The body naturally produces a protein known as keratin—this is what our hair and nails are made of. As the hair industry has progressed, keratin treatments have been developed that can make the hair smoother, reducing frizz and making the hair appear straighter for as long as 6 months depending on at-home care. This process can take up to several hours, so if you or your client is debating on whether or not a keratin treatment is right for them, here are some pros and cons for the decision-making process.
Keratin Treatment Pros
Smoother, shinier hair. Keratin smooths over the cuticle, which can reduce frizz and give hair a glossy look. The keratin also bonds the hair, temporarily reducing the look of split ends.
Manageable hair. If your client’s hair is frizzy or thick, a keratin treatment can smooth down the cuticle to make it more manageable and reduce the amount of heat applied to the hair. Since the cuticle is smoothed down, the client won’t need to use heat appliances as much as before, thus less heat damage to the hair.
Potentially long lasting. Keratin treatment aftercare is key to the longevity of the service. Aftercare instructions to not wash the hair too often (2–3 times per week is recommended, and less is ideal) can make the treatment last up to 6 months.
Can be used on color-treated hair. If your client has color-treated hair, keratin treatment aftercare is key. Again, the products they use at home and how often they wash their hair is going to be important to the longevity and integrity of their keratin-treated hair.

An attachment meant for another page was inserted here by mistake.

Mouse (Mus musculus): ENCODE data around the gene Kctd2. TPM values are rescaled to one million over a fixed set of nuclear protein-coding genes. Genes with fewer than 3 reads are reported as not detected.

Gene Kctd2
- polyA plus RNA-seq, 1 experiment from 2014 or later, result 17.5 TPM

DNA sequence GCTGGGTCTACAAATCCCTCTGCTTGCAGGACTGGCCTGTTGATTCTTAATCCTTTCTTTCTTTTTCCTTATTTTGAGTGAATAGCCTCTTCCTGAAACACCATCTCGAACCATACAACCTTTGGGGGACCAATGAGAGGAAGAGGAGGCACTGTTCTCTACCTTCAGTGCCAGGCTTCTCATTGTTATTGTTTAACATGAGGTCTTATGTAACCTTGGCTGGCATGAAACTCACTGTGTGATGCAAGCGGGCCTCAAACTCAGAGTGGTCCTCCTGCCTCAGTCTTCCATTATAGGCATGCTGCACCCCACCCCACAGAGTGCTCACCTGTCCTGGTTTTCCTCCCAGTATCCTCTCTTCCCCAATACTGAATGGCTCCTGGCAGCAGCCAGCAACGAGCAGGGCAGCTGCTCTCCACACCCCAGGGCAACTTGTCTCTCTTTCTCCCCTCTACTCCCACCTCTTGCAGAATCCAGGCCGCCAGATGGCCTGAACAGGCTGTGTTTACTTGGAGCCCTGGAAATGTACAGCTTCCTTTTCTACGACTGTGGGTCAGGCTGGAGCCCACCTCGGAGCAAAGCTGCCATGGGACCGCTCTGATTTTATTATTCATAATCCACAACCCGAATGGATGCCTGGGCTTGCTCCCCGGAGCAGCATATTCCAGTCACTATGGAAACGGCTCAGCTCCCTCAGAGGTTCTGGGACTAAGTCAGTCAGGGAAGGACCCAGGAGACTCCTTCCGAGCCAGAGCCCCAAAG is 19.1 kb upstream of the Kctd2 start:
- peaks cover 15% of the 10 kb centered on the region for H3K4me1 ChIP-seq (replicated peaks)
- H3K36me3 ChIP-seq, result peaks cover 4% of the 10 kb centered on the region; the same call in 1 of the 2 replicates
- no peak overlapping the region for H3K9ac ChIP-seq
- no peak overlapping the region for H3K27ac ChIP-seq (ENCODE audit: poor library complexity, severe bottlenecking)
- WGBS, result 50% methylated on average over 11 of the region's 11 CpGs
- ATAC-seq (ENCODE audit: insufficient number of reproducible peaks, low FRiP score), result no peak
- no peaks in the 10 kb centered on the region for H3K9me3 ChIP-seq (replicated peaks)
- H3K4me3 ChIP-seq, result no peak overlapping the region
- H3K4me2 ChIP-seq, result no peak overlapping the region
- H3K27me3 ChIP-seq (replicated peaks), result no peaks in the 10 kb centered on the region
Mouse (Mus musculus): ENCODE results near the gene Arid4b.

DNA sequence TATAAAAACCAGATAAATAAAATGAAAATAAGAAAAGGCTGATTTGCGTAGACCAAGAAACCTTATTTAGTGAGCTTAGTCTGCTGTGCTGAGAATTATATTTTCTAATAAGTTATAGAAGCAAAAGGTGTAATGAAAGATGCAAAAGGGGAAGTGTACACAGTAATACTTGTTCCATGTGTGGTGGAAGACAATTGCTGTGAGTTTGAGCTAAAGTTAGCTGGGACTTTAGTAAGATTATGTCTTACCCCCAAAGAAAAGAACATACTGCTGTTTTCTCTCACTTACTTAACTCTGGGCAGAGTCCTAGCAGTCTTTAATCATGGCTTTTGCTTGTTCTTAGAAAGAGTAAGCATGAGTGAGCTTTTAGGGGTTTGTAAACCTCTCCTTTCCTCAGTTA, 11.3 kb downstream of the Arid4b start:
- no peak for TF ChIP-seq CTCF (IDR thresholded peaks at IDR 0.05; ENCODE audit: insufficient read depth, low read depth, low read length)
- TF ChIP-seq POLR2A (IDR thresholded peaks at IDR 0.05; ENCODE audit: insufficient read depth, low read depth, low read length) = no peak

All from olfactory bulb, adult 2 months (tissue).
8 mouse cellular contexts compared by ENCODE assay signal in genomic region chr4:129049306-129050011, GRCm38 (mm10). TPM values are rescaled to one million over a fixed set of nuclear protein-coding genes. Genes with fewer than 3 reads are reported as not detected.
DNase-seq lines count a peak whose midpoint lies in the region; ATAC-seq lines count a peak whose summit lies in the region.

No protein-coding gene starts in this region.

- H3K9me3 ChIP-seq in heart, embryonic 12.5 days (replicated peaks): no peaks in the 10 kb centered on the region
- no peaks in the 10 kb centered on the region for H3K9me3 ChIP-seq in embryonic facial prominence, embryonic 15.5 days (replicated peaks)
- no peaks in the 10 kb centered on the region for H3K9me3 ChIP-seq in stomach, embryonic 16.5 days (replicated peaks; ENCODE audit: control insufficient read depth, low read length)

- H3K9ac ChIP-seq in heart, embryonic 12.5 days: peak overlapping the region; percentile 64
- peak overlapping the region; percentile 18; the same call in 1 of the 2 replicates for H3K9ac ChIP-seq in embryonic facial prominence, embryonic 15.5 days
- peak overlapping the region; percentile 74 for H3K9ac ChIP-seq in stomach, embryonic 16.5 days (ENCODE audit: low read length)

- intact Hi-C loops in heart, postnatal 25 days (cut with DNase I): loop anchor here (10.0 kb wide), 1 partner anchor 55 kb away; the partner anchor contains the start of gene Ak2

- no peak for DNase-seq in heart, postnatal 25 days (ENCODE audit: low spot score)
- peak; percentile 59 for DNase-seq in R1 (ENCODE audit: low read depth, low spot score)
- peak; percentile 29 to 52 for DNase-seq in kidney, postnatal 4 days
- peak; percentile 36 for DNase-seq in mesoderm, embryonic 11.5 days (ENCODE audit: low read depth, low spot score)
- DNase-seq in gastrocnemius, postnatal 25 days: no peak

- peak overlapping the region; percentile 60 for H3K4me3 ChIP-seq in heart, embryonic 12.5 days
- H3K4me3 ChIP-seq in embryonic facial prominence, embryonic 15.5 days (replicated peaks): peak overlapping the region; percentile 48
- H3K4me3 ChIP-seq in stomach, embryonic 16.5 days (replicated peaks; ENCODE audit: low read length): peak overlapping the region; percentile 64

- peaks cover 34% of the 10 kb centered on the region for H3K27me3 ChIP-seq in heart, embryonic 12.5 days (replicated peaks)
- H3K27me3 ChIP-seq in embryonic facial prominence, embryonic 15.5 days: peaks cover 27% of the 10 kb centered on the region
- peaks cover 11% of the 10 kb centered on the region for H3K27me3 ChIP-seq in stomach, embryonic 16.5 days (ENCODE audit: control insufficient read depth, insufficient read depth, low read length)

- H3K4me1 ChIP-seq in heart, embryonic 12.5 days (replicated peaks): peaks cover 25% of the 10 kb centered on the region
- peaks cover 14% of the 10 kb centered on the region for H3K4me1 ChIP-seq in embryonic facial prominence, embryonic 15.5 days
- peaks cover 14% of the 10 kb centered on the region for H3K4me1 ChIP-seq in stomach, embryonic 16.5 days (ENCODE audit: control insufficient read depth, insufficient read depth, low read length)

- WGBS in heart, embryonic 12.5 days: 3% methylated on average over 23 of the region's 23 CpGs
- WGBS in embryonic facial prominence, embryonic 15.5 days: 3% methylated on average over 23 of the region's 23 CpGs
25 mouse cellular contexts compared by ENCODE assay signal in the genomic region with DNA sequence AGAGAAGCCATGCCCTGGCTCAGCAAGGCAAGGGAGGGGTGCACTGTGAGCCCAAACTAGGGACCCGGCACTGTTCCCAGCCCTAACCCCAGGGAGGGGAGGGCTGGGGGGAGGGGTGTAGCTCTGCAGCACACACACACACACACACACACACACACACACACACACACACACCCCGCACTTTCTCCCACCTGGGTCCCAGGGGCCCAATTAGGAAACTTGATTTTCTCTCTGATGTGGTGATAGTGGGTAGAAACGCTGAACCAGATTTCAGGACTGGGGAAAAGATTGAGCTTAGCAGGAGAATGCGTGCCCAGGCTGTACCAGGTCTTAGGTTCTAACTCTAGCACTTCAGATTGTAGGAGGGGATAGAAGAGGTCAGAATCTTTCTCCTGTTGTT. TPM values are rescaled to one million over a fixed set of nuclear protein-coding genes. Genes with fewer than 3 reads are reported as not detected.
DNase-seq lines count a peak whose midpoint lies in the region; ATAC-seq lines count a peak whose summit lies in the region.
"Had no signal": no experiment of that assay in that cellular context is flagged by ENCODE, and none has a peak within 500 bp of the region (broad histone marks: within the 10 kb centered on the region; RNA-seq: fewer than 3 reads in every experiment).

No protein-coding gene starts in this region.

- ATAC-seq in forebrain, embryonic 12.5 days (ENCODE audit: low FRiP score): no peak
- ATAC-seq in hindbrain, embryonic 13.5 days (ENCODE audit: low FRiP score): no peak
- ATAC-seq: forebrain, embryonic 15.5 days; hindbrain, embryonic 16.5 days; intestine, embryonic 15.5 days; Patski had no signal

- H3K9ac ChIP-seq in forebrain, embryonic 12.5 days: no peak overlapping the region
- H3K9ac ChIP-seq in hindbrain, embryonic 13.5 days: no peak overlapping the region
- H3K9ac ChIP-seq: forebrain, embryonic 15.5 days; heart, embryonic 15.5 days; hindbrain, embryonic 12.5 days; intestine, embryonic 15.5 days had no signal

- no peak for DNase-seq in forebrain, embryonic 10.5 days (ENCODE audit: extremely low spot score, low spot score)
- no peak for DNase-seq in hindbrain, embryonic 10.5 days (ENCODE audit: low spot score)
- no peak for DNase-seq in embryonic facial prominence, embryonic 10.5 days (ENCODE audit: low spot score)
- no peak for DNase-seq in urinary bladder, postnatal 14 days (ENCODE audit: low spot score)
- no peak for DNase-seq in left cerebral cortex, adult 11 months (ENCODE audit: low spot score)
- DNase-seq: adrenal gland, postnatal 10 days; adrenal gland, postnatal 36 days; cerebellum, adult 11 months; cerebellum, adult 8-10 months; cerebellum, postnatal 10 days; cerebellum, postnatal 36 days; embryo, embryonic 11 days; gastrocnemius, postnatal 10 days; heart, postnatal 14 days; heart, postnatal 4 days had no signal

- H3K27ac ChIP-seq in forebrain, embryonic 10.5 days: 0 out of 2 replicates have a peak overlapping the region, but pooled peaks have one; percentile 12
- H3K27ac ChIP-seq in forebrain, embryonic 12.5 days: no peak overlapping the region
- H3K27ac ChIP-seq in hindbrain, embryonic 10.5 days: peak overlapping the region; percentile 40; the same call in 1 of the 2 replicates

Keratin Treatment Cons
Cost. A keratin treatment can be a costly service depending on which kind and how often the service is done. A single treatment can range anywhere from $250 to $500, not including tip. It is suggested that the treatment not be done more than 3–4 times a year, as it can start to damage the hair if done too often. To give your clients the best benefits of a keratin treatment, summer is usually the preferable time to get it done, especially in humid climates to reduce frizz.
Chemicals. Some keratin treatments contain formaldehyde, which can be dangerous and cause respiratory issues if inhaled. Not all treatments contain formaldehyde, but it has been an actively popular ingredient in many formulas due to the straightening and bonding benefits it has on the hair. Note that some formulas that do not contain formaldehyde may not be as effective in straightening the hair.
Maintenance. Keratin treatment maintenance can be a struggle for some clients. If they are avid swimmers, they will want to avoid getting their hair wet in the pool—chlorine can break down the bonding agents in a keratin treatment. A swimmer’s cap is always recommended when swimming in a pool with chlorine.
Post-treatment investment in hair products. Shampoos and conditioners that do not contain sodium chloride and sulfates are recommended, so clients may need to invest more money in their at-home routine post keratin treatment. Also, you should recommend avoiding salt-based sprays or creams.
Not for everyone. If you have a client who is pregnant or a client who has damaged, ultrafine, or brittle hair, a keratin treatment will further compromise the integrity of the hair.
To recap: If both you and your client are debating whether a keratin treatment is right, have an in-depth consultation. The above keratin treatment pros and cons are great talking points with to determine your client’s lifestyle, what they are looking to get out of the treatment, and what they expect from aftercare.